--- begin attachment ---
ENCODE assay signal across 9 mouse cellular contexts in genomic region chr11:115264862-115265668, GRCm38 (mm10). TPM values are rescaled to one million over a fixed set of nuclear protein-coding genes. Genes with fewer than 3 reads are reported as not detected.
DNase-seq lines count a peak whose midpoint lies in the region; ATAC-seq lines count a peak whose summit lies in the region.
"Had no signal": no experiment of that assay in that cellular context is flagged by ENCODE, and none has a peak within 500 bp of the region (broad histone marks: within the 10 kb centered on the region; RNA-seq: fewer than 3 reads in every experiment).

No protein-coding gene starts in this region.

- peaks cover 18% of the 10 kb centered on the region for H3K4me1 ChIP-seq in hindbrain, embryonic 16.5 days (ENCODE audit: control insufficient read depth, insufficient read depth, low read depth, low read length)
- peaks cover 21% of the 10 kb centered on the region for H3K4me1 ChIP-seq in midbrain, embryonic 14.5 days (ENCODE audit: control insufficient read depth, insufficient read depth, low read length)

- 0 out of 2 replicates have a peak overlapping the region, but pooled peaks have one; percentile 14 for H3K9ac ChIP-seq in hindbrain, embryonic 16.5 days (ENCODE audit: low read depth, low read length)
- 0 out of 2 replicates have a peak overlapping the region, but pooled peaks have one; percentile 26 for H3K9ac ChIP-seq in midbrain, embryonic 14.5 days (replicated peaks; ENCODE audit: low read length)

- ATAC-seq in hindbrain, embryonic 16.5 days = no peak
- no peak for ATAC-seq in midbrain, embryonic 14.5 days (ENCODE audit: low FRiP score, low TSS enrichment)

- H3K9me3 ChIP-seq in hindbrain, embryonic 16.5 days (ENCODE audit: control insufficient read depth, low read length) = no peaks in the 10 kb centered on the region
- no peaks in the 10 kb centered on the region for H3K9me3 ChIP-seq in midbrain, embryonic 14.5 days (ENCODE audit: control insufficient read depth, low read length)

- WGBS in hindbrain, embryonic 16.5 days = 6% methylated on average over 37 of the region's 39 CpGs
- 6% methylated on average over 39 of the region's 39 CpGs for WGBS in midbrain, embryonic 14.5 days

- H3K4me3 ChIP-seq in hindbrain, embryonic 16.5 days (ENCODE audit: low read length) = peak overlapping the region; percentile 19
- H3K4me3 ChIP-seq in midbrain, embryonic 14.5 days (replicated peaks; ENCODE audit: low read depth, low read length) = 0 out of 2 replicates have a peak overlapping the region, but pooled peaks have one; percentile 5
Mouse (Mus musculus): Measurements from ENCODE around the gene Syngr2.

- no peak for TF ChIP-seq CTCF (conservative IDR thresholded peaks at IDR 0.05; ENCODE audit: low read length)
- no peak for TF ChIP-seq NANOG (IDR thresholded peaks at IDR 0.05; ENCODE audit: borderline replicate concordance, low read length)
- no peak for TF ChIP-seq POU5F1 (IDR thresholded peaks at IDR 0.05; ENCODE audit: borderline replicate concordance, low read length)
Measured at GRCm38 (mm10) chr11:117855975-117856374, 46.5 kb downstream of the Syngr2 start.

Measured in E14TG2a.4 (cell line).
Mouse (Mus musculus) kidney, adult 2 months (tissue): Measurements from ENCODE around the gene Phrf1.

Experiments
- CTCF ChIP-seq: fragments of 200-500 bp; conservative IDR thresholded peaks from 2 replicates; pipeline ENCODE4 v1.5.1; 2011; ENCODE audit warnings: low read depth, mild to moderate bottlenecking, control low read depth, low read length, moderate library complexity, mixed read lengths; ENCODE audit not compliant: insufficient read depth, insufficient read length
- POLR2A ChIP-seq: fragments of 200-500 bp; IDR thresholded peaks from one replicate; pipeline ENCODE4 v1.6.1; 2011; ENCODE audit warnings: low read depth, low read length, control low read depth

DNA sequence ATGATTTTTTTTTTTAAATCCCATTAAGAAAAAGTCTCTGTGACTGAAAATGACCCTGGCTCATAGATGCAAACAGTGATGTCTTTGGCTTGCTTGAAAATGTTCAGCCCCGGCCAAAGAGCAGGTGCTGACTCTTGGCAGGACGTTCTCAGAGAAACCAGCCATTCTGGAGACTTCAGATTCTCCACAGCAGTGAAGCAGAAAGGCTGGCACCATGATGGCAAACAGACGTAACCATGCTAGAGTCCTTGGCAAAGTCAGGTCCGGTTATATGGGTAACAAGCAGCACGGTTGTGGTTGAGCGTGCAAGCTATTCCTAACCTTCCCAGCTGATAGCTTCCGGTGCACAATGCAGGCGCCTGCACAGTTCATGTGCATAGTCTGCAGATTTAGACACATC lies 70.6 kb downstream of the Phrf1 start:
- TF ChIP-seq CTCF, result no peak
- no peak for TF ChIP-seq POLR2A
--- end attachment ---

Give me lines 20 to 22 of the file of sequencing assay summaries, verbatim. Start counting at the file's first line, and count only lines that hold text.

- no peak for TF ChIP-seq POU5F1 (IDR thresholded peaks at IDR 0.05; ENCODE audit: borderline replicate concordance, low read length)
Measured at GRCm38 (mm10) chr11:117855975-117856374, 46.5 kb downstream of the Syngr2 start.

Measured in E14TG2a.4 (cell line).